Hey, if you’re in the SLC area, there’s a great show tonight at Kayo Gallery featuring two of Salt Lake’s finest illustrators and artists Dan Christofferson and David Habbin. I’ve gotten an early peek at Dan’s work for this show and it is going to be rad. Plus, titling by Dan Cassaro! So good!
Dan asked me to write the intro/artist statement for Dan’s work, the full (florid, unwieldy) text of which follows, below:
Little is known about the Society of American Garment Architects (AGA), and even less about its first and only high master, the lone member to ever have reached the esteemed (but highly secretive) Fifty-Fifth Degree. His understanding of the cosmos and fine, old-world woolenry was matched only by the deftness of his hand.
From the odd journals and remaining ephemera of his life, a dim image of this master tailor has emerged: hunched over bolts of cloth pinned heavy with patterns of his own devising, he toiled from early morning late into the night, soon becoming entranced by the steady rhythm of his own movements. As the lamps would grow dim, so too would any awareness of his stitches, and his atelier would dissolve as he ascended that Jacob’s ladder of consciousness. Indeed, after the rites of the Fifty-Fifth Degree were performed, he was heard to remark to those in the circle, “in those dusky twilight hours, all that remained was the thread: a hallowed, golden strand woven into all that I did and all that I was — my hands and needles like a mudra: lacing the whole of creation into that flaxen seam!”¹
While much was circulated at the time regarding his revelatory interpretation of the allegory of “The Spider and the Hive,” any published accounts have long been snatched up and now reside in the hands of private collectors, as secretive as the Society itself.
The best known artifacts are undoubtedly the works of Dan Christofferson as collected in “Portrait of an American Fifty Fifth Degree Garment Architect in Full Dress”. While Christofferson’s familiarity with the Order of the 55th Degree is unclear, the hallmarks of the society’s own sacraments are clearly apparent to those initiated: the mystery of creation via the Golden Thread, the ebb and flow of life as represented by sundry embroidered flora and fauna, and the tailor’s tools of exactness and righteousness: thimble, needle, hook & hand. Most notable, if less clearly understood, is the “ever shearing edge” of the Gilded Blade and the moldering beauty of the Calaveras de las Flores, now veritable icons of the 55th degree’s comprehension of eternal creation through destruction and death.²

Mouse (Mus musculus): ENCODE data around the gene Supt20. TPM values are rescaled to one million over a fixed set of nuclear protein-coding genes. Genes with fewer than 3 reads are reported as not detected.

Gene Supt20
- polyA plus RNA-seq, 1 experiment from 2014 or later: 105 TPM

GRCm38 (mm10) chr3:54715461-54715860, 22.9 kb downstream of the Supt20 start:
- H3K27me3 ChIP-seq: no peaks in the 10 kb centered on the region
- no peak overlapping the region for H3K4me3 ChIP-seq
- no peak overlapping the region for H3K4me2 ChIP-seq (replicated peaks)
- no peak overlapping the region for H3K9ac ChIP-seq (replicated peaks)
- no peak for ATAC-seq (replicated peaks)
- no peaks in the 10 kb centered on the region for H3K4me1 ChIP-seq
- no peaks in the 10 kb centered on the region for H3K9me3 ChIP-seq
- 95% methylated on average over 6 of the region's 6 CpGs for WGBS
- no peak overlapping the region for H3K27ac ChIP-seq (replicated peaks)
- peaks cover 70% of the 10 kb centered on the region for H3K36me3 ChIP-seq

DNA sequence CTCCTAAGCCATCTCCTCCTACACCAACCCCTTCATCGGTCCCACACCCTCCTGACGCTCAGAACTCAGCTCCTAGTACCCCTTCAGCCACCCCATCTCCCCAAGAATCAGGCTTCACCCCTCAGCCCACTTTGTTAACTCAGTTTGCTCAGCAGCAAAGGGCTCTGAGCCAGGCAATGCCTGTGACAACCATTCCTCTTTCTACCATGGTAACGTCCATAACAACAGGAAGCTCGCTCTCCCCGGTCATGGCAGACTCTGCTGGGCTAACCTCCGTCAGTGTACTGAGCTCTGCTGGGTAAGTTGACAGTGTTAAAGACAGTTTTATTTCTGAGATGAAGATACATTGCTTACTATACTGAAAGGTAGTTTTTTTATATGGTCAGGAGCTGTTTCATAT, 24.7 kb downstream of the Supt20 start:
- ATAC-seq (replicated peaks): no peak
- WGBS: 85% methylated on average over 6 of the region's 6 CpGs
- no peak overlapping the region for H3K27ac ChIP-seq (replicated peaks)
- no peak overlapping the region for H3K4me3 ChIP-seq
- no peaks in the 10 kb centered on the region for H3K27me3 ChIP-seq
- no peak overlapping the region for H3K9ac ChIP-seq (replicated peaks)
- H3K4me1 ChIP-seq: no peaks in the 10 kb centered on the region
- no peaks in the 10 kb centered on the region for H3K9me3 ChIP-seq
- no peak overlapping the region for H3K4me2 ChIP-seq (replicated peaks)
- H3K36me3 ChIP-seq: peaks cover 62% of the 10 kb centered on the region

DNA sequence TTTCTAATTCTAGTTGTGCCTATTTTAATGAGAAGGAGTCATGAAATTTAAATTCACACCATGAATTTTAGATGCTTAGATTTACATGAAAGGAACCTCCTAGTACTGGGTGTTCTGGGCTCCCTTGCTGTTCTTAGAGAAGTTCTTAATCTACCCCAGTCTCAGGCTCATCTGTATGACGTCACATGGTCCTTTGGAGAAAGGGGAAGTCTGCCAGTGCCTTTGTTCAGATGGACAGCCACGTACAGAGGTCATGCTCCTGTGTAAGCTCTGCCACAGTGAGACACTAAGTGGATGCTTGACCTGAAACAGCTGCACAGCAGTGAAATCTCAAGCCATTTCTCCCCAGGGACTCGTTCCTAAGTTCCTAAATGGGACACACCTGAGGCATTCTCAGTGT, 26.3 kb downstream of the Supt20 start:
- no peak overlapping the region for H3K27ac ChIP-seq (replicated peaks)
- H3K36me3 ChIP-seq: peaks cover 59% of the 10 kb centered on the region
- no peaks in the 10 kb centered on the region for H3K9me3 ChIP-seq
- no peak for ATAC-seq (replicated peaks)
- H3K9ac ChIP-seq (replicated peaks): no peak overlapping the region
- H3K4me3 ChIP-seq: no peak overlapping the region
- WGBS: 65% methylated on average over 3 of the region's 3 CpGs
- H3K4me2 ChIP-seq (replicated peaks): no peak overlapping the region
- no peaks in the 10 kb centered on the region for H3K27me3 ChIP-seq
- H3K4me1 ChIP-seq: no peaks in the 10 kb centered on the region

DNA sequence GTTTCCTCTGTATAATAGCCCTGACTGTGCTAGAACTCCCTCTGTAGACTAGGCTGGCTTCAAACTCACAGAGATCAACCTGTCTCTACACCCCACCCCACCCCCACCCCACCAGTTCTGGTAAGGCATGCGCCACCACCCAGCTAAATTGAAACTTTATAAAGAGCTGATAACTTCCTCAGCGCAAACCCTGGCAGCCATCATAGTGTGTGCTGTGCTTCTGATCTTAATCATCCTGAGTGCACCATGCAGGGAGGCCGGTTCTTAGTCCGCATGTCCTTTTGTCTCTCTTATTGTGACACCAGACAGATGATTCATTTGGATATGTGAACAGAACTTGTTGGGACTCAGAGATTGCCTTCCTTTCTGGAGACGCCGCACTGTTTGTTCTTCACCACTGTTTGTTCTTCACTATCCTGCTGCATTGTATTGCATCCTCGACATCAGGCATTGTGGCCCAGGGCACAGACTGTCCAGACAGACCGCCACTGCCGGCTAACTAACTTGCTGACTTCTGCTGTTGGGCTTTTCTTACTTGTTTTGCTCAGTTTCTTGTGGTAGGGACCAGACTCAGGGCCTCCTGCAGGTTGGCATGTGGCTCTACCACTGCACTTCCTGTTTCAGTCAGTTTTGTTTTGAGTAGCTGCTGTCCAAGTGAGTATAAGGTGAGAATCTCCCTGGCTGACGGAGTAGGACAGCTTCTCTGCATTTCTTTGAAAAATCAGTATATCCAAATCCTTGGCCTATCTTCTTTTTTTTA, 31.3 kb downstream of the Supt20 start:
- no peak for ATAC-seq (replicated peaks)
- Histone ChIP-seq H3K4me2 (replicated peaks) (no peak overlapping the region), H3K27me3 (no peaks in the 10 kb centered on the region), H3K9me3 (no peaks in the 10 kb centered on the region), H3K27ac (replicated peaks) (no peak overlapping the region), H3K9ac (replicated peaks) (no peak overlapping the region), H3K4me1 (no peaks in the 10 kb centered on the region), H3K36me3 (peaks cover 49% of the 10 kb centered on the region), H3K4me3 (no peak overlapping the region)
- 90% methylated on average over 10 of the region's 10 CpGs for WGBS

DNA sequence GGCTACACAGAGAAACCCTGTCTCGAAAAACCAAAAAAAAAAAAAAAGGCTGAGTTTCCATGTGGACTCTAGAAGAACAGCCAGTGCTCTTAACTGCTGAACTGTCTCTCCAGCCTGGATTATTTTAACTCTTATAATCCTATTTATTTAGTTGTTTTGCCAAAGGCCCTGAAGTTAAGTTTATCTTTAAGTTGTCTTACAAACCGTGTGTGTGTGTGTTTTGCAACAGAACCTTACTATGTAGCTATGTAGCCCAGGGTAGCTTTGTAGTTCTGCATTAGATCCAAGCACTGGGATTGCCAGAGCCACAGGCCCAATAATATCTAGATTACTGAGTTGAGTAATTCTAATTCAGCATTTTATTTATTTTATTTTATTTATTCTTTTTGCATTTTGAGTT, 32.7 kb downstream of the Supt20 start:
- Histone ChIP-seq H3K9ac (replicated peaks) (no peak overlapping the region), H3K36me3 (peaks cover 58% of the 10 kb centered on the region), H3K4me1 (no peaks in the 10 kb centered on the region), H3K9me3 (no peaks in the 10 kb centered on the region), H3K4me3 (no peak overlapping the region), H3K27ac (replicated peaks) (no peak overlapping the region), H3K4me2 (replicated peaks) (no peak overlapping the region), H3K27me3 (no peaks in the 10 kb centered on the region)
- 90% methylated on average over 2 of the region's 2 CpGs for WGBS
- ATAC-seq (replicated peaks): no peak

Sadly, at this late hour, these curious paintings and assemblages are the sole remaining relics of this grand society. And these too will likely soon be gone, leaving only rough sketches and marginalia for those that come after to piece together a hazy understanding of this hallowed chapter in our city’s history.
— J. D. Hemmelgarn
author, Spindle & Spool: The Society of Garment Architects in the City of Salt
¹ While these manifestations would be marveled at by his peers in the orders below him, his long-suffering wife was said to exclaim “and when he awakes from these visions and finds he’s sewn his sleeve to his pants, who do you think has to come cut him out?”
² Curiously absent is any depiction of the so-called “Black Bobbin,” thought by many to be a representation of the “dark” needed to fully comprehend and embrace the “light”, also the key to the society’s mastery of non-chafing poly-cotton blends.
You guys, I’m so stoked for this show! 6:00pm tonight at Kayo Gallery on Broadway in Salt Lake (Facebook Event)! Be there!